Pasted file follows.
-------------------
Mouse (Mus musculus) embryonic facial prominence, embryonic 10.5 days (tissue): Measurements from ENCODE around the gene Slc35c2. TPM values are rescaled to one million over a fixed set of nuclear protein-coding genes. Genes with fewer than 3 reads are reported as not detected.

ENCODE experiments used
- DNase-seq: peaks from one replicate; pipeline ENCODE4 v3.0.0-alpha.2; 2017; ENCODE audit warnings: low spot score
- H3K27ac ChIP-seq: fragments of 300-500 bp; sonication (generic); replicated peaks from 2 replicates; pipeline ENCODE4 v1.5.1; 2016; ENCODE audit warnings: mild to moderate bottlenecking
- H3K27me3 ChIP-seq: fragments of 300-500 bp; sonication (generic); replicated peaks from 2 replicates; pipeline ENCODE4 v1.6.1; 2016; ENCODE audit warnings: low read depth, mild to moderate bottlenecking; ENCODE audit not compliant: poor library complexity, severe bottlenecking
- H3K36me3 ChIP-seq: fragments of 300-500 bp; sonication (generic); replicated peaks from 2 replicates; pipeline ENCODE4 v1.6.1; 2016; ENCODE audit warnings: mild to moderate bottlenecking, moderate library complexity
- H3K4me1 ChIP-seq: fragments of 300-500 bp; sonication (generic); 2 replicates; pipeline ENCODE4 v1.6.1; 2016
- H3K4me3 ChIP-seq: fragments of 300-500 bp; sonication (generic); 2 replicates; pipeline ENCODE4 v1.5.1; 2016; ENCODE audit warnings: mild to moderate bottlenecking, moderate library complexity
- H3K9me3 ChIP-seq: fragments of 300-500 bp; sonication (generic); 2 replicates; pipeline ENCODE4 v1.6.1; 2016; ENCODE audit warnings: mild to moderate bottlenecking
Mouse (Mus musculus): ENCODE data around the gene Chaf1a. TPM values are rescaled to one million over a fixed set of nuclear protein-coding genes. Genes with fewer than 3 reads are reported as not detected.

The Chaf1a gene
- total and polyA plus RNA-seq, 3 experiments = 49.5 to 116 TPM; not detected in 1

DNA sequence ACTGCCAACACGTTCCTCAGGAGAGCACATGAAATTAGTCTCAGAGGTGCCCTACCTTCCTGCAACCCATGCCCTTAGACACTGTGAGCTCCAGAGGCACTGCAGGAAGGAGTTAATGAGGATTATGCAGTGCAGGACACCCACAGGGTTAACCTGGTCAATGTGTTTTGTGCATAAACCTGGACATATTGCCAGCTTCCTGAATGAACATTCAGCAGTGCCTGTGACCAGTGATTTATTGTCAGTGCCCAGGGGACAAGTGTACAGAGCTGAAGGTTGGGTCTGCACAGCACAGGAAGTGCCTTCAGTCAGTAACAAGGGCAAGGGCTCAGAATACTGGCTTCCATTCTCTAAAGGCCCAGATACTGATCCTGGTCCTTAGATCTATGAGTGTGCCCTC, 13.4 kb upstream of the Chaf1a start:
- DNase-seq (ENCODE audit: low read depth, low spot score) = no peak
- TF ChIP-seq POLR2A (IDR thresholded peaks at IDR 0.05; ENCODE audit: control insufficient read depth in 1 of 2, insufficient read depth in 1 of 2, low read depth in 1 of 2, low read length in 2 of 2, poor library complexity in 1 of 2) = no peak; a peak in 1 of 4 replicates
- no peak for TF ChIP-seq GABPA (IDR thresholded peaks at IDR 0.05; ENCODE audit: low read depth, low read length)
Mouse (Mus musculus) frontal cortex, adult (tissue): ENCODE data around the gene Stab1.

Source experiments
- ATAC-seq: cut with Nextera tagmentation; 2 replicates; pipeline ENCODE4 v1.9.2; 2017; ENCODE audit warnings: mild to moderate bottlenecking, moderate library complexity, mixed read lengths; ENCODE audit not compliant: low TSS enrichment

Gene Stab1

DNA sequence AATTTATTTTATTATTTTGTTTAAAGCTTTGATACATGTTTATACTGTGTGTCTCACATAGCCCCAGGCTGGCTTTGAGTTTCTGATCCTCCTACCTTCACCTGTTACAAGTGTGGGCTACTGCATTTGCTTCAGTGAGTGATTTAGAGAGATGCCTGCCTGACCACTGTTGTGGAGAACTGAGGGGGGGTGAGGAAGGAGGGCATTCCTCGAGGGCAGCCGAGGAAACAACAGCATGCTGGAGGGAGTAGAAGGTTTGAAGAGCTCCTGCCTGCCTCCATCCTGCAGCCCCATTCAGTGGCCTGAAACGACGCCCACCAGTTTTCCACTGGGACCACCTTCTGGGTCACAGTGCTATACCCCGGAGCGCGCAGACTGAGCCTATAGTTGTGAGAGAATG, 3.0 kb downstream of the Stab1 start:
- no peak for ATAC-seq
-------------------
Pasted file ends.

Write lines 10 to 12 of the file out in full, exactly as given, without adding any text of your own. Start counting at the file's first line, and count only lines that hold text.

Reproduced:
Mouse (Mus musculus): ENCODE data around the gene Chaf1a. TPM values are rescaled to one million over a fixed set of nuclear protein-coding genes. Genes with fewer than 3 reads are reported as not detected.

The Chaf1a gene
- total and polyA plus RNA-seq, 3 experiments = 49.5 to 116 TPM; not detected in 1